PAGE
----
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This extends to ‘curses’ that loom over losing teams; most famously, in baseball, “The Curse of the Bambino.” When the Boston Red Sox sold baseball legend Babe Ruth to the New York Yankees, they didn’t win a world series for eighty four years (1920 -2004). Year after year, gamblers would bet on the Red Sox to win or hedge their losing streak. Though the ‘curse’ is based in superstition and feeling, it actually did affect the Vegas odds that Boston would receive. Unlike roulette, sports do have controlled elements and strategy that does influence the odds. Which players are sitting out? Is it home or away?  

(Photo by Yassine Khalfalli on Unsplash)

Though, even with added  ‘controlled’ elements, a huge amount of luck still remains at play, particularly with evenly matched opponents and a growing sports betting industry, which bolsts a seemingly endless variety of betting options. As sports betting grows in popularity, not only can gamblers bet on the outcomes of matches, they can also bet on the performance of individual players, and in certain games, like the super bowl for example, everything from the color of gatorade being poured on the coach at the end of the game to the songs that the musical guest will perform during the halftime show.

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These betting possibilities all exist within the framework of ‘gambler’s fallacy’ and further disillusion the individual. So this is where it gets a bit more meta, but stay with me, one can have ‘gambler’s fallacy’ about each respective bet, “if I didn’t hit the last one, I’ll hit the next,” which can become dangerous and lead to a gambling addiction.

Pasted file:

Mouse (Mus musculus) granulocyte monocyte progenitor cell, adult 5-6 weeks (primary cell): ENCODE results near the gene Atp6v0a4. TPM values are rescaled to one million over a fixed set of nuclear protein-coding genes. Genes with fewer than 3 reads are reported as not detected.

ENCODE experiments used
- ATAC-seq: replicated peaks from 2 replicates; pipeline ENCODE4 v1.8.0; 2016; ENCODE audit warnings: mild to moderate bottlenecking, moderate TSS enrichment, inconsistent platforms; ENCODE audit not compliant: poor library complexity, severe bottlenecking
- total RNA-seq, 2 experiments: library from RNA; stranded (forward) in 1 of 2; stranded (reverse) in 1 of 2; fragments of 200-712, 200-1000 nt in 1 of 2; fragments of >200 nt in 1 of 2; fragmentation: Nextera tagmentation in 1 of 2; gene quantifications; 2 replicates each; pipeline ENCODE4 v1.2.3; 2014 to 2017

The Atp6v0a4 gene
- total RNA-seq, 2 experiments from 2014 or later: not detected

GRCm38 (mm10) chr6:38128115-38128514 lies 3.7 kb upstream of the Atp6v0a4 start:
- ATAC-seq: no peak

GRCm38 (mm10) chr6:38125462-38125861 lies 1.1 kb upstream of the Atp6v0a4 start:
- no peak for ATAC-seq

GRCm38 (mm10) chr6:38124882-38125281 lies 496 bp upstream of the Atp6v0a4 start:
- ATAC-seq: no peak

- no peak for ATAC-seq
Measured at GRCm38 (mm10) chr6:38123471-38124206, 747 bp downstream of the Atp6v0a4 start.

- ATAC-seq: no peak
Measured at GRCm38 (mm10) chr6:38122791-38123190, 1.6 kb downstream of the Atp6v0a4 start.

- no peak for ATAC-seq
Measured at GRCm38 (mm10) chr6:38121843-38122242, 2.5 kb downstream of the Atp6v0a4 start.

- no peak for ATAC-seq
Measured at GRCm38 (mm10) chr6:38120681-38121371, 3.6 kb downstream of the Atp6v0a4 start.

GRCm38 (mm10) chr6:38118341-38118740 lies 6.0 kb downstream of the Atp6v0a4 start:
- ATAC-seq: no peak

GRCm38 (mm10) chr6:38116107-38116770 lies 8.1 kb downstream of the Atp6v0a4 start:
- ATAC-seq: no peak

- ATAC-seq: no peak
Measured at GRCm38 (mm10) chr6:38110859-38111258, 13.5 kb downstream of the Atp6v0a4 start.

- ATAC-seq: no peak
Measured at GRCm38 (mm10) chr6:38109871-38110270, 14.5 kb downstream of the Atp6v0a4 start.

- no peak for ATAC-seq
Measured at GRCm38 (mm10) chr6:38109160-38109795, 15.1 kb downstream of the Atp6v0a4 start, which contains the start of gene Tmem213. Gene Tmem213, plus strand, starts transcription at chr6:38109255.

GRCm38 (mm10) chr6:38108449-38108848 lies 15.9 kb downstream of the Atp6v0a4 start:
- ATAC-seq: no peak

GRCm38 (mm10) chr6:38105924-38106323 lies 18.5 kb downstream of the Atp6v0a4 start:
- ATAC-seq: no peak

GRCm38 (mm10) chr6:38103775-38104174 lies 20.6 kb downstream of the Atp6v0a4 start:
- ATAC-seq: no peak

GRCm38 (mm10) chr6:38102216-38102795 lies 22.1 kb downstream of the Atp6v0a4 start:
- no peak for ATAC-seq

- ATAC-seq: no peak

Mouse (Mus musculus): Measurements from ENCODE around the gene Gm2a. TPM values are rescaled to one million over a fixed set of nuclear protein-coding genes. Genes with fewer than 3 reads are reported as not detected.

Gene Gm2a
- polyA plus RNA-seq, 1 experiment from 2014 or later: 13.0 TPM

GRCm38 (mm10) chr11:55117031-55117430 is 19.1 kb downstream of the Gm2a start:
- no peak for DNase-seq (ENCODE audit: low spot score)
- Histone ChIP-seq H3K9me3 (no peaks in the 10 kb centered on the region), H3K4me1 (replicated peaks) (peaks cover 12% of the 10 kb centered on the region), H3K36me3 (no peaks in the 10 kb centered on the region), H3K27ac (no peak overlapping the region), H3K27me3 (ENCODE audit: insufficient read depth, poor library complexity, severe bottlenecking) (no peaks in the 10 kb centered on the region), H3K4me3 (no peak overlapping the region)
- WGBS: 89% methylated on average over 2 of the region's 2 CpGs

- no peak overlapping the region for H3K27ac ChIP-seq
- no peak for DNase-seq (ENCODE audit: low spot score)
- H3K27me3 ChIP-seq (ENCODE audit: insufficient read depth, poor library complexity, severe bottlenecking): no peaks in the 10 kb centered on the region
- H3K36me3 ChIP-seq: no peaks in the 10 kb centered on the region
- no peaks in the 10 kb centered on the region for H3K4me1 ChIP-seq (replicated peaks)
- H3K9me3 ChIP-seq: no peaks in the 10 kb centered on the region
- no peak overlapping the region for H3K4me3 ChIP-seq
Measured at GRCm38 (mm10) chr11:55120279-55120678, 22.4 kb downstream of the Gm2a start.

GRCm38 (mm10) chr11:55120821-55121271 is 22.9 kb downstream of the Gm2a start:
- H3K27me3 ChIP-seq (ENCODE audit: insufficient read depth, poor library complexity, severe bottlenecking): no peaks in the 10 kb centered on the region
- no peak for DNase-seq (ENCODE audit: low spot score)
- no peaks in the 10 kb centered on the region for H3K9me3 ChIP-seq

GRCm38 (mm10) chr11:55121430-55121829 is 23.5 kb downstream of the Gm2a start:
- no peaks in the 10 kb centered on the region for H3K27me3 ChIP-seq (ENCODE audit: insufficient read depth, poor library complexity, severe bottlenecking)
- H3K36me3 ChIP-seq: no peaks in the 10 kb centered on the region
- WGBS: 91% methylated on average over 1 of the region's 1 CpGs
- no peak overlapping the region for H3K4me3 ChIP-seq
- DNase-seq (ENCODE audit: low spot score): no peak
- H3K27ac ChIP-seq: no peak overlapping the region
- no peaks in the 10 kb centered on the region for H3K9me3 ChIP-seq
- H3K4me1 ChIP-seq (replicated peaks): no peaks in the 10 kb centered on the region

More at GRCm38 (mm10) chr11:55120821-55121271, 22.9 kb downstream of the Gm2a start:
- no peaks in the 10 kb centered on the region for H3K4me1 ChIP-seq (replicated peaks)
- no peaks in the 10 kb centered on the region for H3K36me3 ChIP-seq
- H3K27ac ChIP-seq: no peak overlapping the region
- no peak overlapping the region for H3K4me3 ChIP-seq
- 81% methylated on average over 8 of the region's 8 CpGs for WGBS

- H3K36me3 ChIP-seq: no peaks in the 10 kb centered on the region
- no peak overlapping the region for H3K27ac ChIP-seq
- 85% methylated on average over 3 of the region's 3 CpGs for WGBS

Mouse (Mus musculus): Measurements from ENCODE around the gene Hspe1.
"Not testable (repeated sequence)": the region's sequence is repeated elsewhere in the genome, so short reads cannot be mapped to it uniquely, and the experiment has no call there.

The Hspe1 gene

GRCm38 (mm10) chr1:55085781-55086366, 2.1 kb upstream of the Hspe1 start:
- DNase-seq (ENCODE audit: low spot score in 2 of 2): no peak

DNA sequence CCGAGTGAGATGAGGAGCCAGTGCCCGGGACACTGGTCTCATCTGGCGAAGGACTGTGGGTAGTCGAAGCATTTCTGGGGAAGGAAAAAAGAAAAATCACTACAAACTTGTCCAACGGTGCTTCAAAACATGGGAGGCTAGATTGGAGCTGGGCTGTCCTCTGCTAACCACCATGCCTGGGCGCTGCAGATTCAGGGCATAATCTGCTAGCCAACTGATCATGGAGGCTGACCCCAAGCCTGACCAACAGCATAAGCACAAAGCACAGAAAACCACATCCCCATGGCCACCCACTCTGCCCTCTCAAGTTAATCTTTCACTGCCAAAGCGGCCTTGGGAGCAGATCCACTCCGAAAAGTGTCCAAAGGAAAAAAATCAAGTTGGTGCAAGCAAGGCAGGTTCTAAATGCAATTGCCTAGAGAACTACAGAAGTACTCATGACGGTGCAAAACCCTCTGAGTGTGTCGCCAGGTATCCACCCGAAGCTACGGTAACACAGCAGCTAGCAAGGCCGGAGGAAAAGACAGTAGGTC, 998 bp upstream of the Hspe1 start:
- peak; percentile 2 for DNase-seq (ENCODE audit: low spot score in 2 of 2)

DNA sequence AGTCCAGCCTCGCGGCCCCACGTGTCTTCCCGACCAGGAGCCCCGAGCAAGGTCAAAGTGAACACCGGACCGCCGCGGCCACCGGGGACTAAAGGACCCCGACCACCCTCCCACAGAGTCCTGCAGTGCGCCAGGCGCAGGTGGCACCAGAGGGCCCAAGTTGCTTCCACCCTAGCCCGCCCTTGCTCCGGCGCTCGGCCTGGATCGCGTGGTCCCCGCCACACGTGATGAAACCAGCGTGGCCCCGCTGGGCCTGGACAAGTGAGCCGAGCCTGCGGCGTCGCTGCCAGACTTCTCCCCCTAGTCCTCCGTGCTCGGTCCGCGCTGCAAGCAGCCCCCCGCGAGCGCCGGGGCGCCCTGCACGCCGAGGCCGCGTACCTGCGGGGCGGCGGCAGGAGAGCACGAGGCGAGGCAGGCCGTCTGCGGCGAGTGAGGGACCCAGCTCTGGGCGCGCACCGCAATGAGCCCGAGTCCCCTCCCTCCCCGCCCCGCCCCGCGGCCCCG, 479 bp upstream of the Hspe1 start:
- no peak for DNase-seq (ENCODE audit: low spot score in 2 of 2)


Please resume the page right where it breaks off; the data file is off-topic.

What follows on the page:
Conclusions

So whether it be gamblers at Monte Carlo or uncle Frank in Canada, why do people feel like patterns will break? What is the reasoning for the ‘gambler’s fallacy’ and how do we overcome it?  It comes down to the psychology of chance, which is “commonly viewed as a self-correcting process in which a deviation in one direction induces a deviation in the opposite direction to restore the equilibrium”.

It is programmed within humans to presume that ‘what goes up must come down’ and that a pattern going one way will naturally shift the opposite. To really ensure that you avoid falling into this cognitive trap, it’s important to employ debiasing techniques. The first is to be aware of the ‘gambler’s fallacy.’ While betting, constantly remind yourself that each respective action is independent. I like to say a mantra “your odds never change” or “the dice has no memory” to continuously internalize the reality of the bet.

(Photo by Chris Liverani on Unsplash)

It’s important to be extremely careful while betting and constantly check in with yourself. Simply reminding yourself that the ‘gambler’s fallacy’ is an element at play will allow you to clearly make better decisions that exist in fact and not in feeling.